A therapist or coach must remember that a gifted adult’s motivation and drive is to become the best they can be. However, gifted adults are not asking their therapist or coach to make them the best, they are interested in doing it themselves.

Gifted people do many things alone and on their own, so it is very meaningful to them when someone understands them and works together with them. There is no greater gift a therapist or coach can give to the gifted than working together with them.

Collaborating is key since gifted adults do not automatically adopt or rely on the opinions of any  authority figures for direction or instruction on what to do or how to do it. 

Overview of Therapy & Coaching with Gifted Adults

First and foremost gifted adults need to understand that just because others’ feelings, thoughts, perceptions, drives and behaviors are different from their own, there is nothing wrong with them. Although this may seem hard to believe, this is difficult work for a gifted adult.

While gifted adults may know cognitively that “there’s nothing wrong with me”, many years of being the “odd one out” with feelings, thoughts, perceptions, goals and behaviors has resulted in the fact that they subtly, and sometimes not so subtly, disbelieve the validity of what they think, perceive and experience. As one highly gifted coaching client said recently, “I have high self confidence, but low self esteem.”

A therapist or coach who acknowledges and supports a gifted client’s intuitions, perceptions and thoughts is important because the majority of gifted adults live much of their daily lives without anyone who can share or understand what they are seeing, thinking or experiencing.

Gifted adults need to learn from their own experiences that their feelings, thoughts, perceptions, intuitions and sensitivities are valid and can be understood by others. Until a gifted adult fully understands and appreciates how his or her thinking and perceiving system operates, he or she will experience intense worry, doubt, and anxiety.

Whenever a therapist or coach is able to consistently relate to a gifted client and his or her point of view, there is a turning point in the client’s sense of aloneness and alienation.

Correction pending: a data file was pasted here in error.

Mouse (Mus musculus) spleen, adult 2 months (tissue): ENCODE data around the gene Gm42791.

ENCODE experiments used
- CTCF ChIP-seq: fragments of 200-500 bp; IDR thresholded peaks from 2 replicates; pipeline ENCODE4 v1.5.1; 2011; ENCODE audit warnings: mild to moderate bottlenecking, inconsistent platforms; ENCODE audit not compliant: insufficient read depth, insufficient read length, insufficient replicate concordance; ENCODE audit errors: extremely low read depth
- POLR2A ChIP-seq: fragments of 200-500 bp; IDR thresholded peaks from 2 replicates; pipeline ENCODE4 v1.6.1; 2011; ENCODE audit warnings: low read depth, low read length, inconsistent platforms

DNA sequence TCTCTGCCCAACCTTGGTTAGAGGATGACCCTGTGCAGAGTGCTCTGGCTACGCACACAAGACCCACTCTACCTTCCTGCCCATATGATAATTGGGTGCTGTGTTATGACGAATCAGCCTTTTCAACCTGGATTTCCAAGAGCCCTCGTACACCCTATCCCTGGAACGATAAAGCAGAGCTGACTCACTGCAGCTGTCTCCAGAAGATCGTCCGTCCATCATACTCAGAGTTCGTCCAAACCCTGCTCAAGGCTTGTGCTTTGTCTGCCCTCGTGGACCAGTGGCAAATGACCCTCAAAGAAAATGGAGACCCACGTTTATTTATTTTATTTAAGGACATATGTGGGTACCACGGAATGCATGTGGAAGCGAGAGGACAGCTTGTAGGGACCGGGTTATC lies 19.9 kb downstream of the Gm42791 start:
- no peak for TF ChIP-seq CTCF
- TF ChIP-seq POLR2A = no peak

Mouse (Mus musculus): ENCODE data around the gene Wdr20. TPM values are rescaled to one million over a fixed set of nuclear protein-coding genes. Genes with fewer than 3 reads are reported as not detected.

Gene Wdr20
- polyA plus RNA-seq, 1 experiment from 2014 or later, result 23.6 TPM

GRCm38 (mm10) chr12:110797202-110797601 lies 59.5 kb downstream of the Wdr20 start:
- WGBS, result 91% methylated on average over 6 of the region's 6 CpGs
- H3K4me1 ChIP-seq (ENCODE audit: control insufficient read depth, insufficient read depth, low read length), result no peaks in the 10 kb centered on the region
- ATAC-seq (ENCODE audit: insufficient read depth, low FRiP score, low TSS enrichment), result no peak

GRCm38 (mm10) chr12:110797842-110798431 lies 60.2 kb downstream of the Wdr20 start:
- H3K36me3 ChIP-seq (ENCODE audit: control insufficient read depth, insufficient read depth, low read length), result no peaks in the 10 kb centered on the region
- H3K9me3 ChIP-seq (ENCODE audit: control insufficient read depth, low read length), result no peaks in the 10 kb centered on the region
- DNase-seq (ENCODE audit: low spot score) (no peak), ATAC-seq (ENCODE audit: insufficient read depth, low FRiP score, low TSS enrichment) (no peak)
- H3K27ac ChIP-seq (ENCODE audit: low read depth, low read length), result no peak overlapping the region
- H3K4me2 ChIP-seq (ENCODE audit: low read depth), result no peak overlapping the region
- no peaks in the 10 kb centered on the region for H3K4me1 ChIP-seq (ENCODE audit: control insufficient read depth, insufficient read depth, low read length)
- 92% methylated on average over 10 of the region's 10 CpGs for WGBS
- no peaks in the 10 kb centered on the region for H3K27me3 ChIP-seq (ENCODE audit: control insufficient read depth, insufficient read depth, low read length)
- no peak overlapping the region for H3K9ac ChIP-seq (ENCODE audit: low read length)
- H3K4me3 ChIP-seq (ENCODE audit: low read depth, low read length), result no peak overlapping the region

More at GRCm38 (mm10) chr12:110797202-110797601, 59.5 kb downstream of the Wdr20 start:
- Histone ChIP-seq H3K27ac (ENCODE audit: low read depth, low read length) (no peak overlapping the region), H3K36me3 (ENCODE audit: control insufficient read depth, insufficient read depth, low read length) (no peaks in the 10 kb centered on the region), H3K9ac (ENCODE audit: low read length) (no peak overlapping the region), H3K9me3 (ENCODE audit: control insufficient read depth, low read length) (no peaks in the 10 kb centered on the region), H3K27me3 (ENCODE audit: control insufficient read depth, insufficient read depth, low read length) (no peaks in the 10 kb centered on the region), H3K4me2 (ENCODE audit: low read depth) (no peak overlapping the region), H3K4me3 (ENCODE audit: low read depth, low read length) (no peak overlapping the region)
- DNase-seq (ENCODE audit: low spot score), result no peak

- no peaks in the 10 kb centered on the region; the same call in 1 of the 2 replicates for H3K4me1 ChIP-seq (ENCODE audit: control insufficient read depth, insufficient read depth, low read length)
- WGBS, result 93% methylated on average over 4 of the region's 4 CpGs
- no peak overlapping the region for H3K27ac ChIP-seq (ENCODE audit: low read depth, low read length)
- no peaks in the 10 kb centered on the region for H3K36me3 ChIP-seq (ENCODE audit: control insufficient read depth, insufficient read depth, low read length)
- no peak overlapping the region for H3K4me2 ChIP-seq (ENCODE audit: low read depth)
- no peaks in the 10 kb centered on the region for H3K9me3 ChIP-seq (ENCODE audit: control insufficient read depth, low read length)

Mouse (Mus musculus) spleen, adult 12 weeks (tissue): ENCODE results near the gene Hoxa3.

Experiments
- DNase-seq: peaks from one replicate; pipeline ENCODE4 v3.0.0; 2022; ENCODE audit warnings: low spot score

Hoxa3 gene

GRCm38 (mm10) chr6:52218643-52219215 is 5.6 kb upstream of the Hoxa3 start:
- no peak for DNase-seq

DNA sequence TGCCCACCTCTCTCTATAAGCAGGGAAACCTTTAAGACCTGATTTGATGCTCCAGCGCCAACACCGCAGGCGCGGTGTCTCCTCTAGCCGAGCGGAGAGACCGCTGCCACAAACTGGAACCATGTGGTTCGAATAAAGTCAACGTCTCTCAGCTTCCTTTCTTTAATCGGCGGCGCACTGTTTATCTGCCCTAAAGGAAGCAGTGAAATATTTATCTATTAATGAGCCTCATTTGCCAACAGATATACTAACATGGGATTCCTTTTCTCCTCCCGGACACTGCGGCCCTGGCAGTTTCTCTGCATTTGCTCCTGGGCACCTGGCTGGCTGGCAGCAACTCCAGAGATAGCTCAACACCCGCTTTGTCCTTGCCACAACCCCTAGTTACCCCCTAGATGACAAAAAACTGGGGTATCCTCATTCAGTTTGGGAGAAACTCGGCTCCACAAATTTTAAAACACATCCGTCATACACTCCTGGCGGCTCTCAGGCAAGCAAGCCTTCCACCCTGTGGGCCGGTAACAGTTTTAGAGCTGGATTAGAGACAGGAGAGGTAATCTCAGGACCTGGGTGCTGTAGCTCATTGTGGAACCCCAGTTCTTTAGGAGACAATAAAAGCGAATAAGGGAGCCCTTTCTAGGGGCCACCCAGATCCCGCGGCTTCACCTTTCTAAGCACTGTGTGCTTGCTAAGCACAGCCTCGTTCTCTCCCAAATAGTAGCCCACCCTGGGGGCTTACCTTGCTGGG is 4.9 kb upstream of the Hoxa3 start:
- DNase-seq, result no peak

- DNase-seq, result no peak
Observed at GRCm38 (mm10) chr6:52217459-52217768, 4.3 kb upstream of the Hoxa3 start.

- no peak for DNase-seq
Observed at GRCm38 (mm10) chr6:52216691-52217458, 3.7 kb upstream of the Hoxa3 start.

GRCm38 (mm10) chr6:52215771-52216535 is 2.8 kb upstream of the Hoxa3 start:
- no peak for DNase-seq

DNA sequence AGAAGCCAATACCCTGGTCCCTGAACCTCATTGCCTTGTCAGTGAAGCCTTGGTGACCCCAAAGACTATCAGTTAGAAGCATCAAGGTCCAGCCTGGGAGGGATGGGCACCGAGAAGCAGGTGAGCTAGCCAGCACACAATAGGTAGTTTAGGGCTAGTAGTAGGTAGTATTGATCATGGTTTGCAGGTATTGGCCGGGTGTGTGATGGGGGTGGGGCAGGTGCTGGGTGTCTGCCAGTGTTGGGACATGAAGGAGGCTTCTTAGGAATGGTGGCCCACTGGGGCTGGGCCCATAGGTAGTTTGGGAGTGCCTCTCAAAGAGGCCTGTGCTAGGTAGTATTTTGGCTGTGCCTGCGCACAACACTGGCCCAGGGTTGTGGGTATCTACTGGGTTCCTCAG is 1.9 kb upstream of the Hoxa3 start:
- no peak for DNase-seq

The experience of being supported and understood facilitates a gifted person’s acceptance of self and his or her talents and abilities, which, in turn, frees the gifted adult to focus on utilizing his or her talents and abilities in new and different ways. This is the most basic work in therapy and coaching with gifted adults.

Teaching a gifted adult to see the other person’s worldview in order to connect with them--not conform to them—is important. Therapy or coaching will need to focus on helping the gifted adult to develop skills to assess situations, communicate and interact in his or her own best interests, and, more importantly, how to recognize a bad situation and what to do when nothing can be done to alter it.

Gifted Adult Therapy can help you to understand how to live a life without stress, strain, or struggle.

Essential, also, is helping the client to find, develop and maintain interpersonal and professional relationships with other gifted individuals, couples, families, groups, organizations and communities.The gifted benefit most from interacting with peers.  A person with multiple abilities can never have too many gifted people in their lives.

Summary of Therapy & Coaching Issues

The first issue a gifted adult needs to face in coaching or therapy is identifying and becoming familiar with the traits of his or her own giftedness.

What are the traits I have and how does having them affect me personally in my daily living? What do I need to incorporate into my lifestyle to make sure that I am getting my needs met and am developing and using my talents?

How does it feel to be gifted? Now? In the past? What are the benefits? What are the burdens? What are the personal skills I need in order to live with my multiple abilities? How can I develop these skills?

The second issue the gifted adult must face is, What are the interpersonal consequences of the gifted traits I possess? How do my multiple talents and abilities affect others when I interact with them? How do others without these abilities experience the world? How can I interact with others so that my needs are met? How can I communicate with others so that I am understood? So I can communicate clearly and have good relationships?

The third issue the gifted adult must face is, What are the interpersonal skills I need to develop in order to deal with those people who are envious, jealous or sabotaging of me in my personal, professional or social environments? How does it feel to me when these things happen? What are old wounds in this area? Who are people I can talk to about these things? Who can I go to for help in healing these wounds so I can move forward whole, again?